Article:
Prepare your trip to Madagascar with serenity. Here you will find all the practical information to determine the best time to go to Madagascar, what the time difference will be from your place of departure, what vaccines are to be expected, or what visa you will be asked to enter the territory.
You can come to Madagascar throughout the year. However, some national parks are not accessible during the rainy season from January to March. You may ask your travel agent for details on these.
Single-entry and visitor visas for Madagascar are issued by diplomatic and consular representations or by the airport of disembarkation.
The application for a single entry and residence visa for Madagascar is made on arrival at the airport.
The visa is payable on arrival at Antananarivo airport.
There is no VISA fee for stays of less than 15 days. However, travellers will have to pay a 10-euro administrative fee for border control formalities.
VISA 30 Days: 35 Euros / 37 USD / 115.000 MGA.
VISA 60 Days : 40 Euros / 45 USD / 135.000 MGA
Maximum stay covered by the visa issued at the airport: 60 days. Tourists may apply to the immigration service to have their tourist visa extended up to 90 days.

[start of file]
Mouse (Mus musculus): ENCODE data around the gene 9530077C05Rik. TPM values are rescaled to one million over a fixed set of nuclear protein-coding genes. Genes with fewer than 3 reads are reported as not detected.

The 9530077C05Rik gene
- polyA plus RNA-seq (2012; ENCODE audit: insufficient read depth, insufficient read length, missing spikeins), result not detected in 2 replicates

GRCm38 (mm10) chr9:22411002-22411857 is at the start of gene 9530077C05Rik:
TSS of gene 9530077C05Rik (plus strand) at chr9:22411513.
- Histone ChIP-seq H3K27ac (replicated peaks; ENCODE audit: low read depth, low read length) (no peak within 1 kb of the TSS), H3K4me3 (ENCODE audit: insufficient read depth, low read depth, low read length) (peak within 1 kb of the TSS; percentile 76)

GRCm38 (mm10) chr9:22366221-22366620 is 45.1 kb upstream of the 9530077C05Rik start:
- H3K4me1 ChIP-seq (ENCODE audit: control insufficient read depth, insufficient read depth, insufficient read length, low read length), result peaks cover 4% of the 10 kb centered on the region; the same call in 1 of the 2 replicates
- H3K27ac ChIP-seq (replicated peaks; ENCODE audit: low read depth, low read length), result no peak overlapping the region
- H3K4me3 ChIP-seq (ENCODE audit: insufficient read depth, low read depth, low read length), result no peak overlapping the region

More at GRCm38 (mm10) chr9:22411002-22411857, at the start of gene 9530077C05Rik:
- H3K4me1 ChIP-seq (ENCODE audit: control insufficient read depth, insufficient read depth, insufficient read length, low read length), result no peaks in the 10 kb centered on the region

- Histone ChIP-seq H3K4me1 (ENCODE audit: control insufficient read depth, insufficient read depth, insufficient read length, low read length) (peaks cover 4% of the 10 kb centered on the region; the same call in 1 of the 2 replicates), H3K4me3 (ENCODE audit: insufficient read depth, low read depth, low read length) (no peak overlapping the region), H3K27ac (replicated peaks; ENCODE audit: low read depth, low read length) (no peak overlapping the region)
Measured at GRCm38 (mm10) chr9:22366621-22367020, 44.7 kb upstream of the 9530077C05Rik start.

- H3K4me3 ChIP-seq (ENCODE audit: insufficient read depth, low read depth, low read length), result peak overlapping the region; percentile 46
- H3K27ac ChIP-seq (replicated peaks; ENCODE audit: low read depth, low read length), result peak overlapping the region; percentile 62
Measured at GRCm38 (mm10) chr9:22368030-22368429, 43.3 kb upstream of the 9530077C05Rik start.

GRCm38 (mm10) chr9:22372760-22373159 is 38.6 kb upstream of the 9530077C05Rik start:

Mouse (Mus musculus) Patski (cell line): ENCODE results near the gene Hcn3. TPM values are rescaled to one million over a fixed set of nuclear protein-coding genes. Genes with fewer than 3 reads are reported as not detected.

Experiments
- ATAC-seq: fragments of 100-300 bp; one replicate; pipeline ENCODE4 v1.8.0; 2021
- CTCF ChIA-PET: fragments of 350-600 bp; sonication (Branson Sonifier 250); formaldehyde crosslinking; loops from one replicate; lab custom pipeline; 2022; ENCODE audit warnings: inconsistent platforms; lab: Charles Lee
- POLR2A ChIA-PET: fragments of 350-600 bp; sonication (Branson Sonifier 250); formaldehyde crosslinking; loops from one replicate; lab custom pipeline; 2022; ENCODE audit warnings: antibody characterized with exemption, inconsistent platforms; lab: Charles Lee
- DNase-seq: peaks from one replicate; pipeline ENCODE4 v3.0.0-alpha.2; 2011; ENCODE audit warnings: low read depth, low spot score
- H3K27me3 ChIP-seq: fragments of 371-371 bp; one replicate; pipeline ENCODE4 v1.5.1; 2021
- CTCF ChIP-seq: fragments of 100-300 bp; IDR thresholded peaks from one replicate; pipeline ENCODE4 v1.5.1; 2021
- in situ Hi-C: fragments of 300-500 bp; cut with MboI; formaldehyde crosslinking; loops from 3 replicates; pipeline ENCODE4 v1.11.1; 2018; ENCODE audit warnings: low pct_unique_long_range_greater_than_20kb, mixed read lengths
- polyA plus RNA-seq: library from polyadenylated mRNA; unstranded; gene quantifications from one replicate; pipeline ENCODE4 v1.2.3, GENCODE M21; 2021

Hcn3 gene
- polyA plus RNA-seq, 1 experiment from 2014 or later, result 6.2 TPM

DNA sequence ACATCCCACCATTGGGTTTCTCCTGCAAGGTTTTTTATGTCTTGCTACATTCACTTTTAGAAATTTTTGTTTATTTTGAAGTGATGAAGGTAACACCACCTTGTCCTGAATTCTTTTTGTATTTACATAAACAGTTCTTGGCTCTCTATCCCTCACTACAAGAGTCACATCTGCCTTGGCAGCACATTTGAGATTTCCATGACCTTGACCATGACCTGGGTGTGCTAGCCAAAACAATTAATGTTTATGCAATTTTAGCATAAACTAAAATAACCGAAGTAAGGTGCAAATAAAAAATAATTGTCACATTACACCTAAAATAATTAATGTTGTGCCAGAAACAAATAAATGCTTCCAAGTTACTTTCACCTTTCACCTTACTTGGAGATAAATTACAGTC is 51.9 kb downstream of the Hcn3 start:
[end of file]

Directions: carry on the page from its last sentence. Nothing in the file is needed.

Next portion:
The climate in Madagascar is very varied according to the regions. The Highlands have a mild climate, the West is warm and dry, the East coast is rainy, the North is hot and humid, and the South semi-arid. The dry season runs from April to October, and the summer, the rainy season, from November to March. The ideal is to leave between September and October or from April to June.
Madagascar is located at GMT + 3. Therefore the island has a time difference of + 1h of South Africa, + 1h in summer and + 2h in winter of Western Europe, + 1h of the Reunion Island and Mauritius, -4h from Thailand, and -5h from Singapore and Honk Kong.
No vaccination is required to go to Madagascar, unless they have passed through an infected area. Anti-malaria prophylaxis and an injection of gammaglobulin against hepatitis are recommended, as are preventions against cholera and yellow fever. Concerning the epidemics that can occur in the world, the Malagasy health authorities are as reactive and informed as the other states. Finally, if you are passing through or making a stopover of less than 12 hours in Addis Ababa, a note from the Epidemiological Health Surveillance Directorate states that there is no risk for the passenger to contract the Yellow fever, and that it is therefore not necessary to be vaccinated to enter Madagascar.